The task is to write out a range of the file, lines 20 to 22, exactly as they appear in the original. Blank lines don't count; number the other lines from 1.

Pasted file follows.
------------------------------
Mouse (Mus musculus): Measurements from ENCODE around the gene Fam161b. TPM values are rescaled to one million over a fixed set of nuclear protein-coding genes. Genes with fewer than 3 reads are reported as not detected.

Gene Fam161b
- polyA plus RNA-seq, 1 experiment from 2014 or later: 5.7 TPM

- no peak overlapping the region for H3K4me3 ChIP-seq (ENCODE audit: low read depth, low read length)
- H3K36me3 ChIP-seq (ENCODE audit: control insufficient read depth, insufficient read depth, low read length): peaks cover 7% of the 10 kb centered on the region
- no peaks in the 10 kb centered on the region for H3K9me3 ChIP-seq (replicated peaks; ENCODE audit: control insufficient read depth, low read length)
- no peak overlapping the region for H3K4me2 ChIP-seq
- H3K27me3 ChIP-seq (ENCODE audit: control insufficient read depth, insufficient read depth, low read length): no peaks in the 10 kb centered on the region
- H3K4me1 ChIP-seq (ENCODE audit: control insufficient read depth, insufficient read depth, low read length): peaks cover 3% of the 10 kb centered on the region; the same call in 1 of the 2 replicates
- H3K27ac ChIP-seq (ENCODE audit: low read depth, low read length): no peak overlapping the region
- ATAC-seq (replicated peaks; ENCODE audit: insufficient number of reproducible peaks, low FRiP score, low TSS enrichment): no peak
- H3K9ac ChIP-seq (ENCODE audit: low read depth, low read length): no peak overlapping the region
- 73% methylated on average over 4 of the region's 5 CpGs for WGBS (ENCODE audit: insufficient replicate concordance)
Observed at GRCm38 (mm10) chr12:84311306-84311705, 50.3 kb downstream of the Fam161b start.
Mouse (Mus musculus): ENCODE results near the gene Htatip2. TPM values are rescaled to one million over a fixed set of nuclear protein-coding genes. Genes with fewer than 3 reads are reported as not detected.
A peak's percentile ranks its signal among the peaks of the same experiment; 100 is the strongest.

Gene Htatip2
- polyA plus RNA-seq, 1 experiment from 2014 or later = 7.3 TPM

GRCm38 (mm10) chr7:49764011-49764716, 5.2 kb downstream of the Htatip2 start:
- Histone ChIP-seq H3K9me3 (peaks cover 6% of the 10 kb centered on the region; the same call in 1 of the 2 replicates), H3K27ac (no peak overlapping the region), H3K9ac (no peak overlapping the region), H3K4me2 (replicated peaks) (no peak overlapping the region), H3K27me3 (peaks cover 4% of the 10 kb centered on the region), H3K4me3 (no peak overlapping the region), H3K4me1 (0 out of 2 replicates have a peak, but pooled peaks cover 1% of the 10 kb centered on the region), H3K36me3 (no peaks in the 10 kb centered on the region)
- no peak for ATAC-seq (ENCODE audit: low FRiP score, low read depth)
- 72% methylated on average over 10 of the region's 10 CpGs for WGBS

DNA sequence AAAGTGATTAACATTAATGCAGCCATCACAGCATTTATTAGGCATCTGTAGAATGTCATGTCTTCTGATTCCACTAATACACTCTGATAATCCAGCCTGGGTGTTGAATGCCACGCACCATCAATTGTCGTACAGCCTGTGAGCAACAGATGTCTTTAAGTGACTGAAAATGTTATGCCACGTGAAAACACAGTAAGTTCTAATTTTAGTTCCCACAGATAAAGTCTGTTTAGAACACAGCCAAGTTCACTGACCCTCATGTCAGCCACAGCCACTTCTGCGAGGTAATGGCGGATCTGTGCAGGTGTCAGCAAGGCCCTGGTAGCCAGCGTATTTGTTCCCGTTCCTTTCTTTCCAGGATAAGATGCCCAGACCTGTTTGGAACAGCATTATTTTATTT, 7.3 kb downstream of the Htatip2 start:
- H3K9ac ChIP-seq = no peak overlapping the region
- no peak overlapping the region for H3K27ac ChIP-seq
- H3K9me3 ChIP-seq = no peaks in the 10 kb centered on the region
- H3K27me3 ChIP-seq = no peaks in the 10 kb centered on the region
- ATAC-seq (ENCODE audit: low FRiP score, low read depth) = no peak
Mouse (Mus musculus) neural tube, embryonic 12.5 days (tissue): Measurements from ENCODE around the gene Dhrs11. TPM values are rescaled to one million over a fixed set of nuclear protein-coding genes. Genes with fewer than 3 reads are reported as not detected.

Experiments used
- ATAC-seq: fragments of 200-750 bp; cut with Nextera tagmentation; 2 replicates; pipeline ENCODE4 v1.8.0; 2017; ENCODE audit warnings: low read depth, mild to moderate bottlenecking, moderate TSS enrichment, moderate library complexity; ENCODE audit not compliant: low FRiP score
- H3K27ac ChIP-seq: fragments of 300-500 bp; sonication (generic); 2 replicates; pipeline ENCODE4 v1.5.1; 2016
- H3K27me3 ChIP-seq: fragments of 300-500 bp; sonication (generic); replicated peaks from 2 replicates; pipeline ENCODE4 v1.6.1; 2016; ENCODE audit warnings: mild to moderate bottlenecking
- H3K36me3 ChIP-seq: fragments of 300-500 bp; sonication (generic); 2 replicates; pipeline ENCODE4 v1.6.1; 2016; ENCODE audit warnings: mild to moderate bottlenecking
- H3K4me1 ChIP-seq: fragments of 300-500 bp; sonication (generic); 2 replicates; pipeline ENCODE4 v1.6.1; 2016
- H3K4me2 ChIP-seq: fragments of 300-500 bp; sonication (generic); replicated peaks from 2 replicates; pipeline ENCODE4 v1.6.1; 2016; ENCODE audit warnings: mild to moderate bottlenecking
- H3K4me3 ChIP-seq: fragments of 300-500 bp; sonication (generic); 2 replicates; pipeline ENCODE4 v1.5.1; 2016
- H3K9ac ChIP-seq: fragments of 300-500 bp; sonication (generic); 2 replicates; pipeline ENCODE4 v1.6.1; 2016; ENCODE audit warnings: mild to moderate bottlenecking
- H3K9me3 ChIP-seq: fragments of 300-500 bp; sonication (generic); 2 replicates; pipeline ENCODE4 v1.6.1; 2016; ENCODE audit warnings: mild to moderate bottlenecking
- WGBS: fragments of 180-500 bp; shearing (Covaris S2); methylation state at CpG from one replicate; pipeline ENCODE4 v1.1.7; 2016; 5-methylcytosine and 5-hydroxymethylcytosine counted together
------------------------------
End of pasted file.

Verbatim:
- Histone ChIP-seq H3K9me3 (peaks cover 6% of the 10 kb centered on the region; the same call in 1 of the 2 replicates), H3K27ac (no peak overlapping the region), H3K9ac (no peak overlapping the region), H3K4me2 (replicated peaks) (no peak overlapping the region), H3K27me3 (peaks cover 4% of the 10 kb centered on the region), H3K4me3 (no peak overlapping the region), H3K4me1 (0 out of 2 replicates have a peak, but pooled peaks cover 1% of the 10 kb centered on the region), H3K36me3 (no peaks in the 10 kb centered on the region)
- no peak for ATAC-seq (ENCODE audit: low FRiP score, low read depth)
- 72% methylated on average over 10 of the region's 10 CpGs for WGBS